Everything is a Module

Many modules provide software features. HTML Form Entry provides form functionality and ways of specifying forms. AddressHierarchy provides a structure for addresses, and ways of providing address metadata.

There are other modules, such as AddressHierarchyRawanda, KenyaCore (I presume), and mirebalais which provide some amount of in-code configuration. This is generally mixed in with software features as well.

Parsing Things Out

I'd like to propose, then, that each of these concepts have their own representation in software. Modules, more or less as we presently know them, should be responsible for the former. The latter should take place entirely in config files, gathered by user concern into bundles. The point at which these concepts intersect is the configuration. The centerpiece of this proposal, then, is a canonical config library.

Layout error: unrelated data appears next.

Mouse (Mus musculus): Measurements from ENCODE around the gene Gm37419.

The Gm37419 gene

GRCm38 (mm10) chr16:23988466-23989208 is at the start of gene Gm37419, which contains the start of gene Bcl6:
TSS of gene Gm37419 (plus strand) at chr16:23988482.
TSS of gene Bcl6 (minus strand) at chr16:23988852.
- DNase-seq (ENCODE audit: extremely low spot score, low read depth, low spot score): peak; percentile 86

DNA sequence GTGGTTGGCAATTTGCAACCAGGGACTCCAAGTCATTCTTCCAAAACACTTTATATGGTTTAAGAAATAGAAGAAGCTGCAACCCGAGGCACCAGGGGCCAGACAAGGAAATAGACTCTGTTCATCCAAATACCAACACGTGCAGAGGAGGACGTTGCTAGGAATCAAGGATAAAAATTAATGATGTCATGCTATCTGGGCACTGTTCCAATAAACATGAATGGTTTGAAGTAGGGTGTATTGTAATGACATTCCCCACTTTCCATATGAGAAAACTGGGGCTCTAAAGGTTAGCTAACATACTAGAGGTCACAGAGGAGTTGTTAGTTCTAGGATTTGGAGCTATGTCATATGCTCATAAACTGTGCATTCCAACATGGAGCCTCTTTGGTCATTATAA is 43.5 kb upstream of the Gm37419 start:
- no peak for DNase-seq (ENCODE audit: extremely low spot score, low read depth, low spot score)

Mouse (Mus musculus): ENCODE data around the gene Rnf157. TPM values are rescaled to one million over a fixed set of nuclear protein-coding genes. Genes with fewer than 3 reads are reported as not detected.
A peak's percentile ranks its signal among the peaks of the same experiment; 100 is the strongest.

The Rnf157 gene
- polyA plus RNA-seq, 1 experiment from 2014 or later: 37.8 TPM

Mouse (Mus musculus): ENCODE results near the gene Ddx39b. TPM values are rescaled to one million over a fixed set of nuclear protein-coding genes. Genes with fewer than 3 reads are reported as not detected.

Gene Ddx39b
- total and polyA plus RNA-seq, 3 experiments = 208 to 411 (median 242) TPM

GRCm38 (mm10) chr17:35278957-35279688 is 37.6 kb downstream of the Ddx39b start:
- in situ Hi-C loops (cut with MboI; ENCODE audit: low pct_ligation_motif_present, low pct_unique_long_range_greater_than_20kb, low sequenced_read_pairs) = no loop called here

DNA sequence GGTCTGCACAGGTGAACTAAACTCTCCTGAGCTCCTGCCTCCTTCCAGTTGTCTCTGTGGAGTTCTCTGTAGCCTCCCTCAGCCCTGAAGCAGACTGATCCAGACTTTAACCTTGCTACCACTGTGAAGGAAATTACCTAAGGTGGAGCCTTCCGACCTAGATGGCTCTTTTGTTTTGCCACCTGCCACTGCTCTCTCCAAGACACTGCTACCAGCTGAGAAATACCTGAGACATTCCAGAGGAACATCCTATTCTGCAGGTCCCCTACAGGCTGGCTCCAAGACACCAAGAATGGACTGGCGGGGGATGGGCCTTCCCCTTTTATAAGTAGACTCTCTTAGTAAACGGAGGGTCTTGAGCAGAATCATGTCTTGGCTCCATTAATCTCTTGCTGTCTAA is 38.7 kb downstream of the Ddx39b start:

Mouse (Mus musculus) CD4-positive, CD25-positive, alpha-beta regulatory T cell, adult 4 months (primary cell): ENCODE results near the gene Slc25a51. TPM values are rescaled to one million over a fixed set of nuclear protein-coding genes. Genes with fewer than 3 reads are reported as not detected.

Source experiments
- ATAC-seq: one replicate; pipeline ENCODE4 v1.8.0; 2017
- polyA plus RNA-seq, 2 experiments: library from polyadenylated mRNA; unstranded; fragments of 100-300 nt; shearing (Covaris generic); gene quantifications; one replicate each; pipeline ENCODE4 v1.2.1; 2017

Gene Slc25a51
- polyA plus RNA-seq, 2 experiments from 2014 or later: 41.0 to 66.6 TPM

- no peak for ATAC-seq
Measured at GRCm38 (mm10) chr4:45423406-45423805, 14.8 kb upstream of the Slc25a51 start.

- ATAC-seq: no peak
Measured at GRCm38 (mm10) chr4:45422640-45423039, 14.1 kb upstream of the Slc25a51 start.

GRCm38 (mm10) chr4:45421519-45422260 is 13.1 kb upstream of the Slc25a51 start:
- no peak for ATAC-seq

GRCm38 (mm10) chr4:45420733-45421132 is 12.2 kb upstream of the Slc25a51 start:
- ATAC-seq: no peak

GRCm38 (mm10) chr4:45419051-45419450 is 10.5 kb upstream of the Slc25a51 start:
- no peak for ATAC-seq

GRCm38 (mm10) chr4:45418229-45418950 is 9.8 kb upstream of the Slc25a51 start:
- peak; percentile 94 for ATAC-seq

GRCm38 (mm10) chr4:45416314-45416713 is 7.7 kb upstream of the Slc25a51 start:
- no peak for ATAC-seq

Config Library

Modules should specify the configurations they expect, their config schema, using a declarative API provided by the config library. See the appendix for an example.

Config specification should take place in a special Java class which, like the Activator class, would be specified in config.xml. We'll call it the config specification class. If possible, the config specification files should all be executed prior to running the activator for any module. This would allow for the application to fail fast on an invalid configuration, and for configuration to be completely specified by the time modules start loading.

The config schemata specified by modules can then be met by suitable config files. The config library should at minimum be able to interpret YAML files according to the specified schemata. It should be designed for first-class support of YAML, and take advantage of YAML language features. It would be good for it to also be able to interpret CSV files that are formatted according to its expectations. See the appendix for an example.